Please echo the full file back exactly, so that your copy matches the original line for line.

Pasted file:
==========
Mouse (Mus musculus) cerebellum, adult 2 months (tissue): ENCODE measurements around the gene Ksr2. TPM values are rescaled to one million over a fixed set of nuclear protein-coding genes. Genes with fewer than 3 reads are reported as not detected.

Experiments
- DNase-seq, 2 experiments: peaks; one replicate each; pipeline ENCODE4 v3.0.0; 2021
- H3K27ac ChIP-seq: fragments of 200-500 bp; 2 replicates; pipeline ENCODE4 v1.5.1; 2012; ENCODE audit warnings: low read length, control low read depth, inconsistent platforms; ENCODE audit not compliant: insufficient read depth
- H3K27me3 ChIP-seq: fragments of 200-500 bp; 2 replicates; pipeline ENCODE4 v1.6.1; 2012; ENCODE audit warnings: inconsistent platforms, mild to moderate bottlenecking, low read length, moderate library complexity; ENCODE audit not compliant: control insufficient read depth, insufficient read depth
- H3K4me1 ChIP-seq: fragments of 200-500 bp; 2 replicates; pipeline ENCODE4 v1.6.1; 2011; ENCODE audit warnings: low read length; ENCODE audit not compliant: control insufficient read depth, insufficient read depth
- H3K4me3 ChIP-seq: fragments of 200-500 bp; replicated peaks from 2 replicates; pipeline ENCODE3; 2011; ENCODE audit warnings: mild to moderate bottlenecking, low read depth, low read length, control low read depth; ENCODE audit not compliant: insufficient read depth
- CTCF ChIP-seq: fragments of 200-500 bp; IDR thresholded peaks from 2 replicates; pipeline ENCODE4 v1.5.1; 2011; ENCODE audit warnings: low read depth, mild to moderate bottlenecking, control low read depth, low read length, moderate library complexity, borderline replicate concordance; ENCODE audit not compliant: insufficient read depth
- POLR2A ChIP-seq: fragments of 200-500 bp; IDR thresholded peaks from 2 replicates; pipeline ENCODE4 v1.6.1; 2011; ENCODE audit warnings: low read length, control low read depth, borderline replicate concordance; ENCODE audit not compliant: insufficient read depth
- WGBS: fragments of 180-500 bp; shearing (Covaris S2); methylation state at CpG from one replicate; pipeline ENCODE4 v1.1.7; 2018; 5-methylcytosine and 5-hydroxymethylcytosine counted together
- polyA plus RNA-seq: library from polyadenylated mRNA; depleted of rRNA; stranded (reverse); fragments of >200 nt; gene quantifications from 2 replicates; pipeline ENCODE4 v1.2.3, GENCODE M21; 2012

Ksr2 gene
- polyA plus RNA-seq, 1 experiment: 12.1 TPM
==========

Mouse (Mus musculus) cerebellum, adult 2 months (tissue): ENCODE measurements around the gene Ksr2. TPM values are rescaled to one million over a fixed set of nuclear protein-coding genes. Genes with fewer than 3 reads are reported as not detected.

Experiments
- DNase-seq, 2 experiments: peaks; one replicate each; pipeline ENCODE4 v3.0.0; 2021
- H3K27ac ChIP-seq: fragments of 200-500 bp; 2 replicates; pipeline ENCODE4 v1.5.1; 2012; ENCODE audit warnings: low read length, control low read depth, inconsistent platforms; ENCODE audit not compliant: insufficient read depth
- H3K27me3 ChIP-seq: fragments of 200-500 bp; 2 replicates; pipeline ENCODE4 v1.6.1; 2012; ENCODE audit warnings: inconsistent platforms, mild to moderate bottlenecking, low read length, moderate library complexity; ENCODE audit not compliant: control insufficient read depth, insufficient read depth
- H3K4me1 ChIP-seq: fragments of 200-500 bp; 2 replicates; pipeline ENCODE4 v1.6.1; 2011; ENCODE audit warnings: low read length; ENCODE audit not compliant: control insufficient read depth, insufficient read depth
- H3K4me3 ChIP-seq: fragments of 200-500 bp; replicated peaks from 2 replicates; pipeline ENCODE3; 2011; ENCODE audit warnings: mild to moderate bottlenecking, low read depth, low read length, control low read depth; ENCODE audit not compliant: insufficient read depth
- CTCF ChIP-seq: fragments of 200-500 bp; IDR thresholded peaks from 2 replicates; pipeline ENCODE4 v1.5.1; 2011; ENCODE audit warnings: low read depth, mild to moderate bottlenecking, control low read depth, low read length, moderate library complexity, borderline replicate concordance; ENCODE audit not compliant: insufficient read depth
- POLR2A ChIP-seq: fragments of 200-500 bp; IDR thresholded peaks from 2 replicates; pipeline ENCODE4 v1.6.1; 2011; ENCODE audit warnings: low read length, control low read depth, borderline replicate concordance; ENCODE audit not compliant: insufficient read depth
- WGBS: fragments of 180-500 bp; shearing (Covaris S2); methylation state at CpG from one replicate; pipeline ENCODE4 v1.1.7; 2018; 5-methylcytosine and 5-hydroxymethylcytosine counted together
- polyA plus RNA-seq: library from polyadenylated mRNA; depleted of rRNA; stranded (reverse); fragments of >200 nt; gene quantifications from 2 replicates; pipeline ENCODE4 v1.2.3, GENCODE M21; 2012

Ksr2 gene
- polyA plus RNA-seq, 1 experiment: 12.1 TPM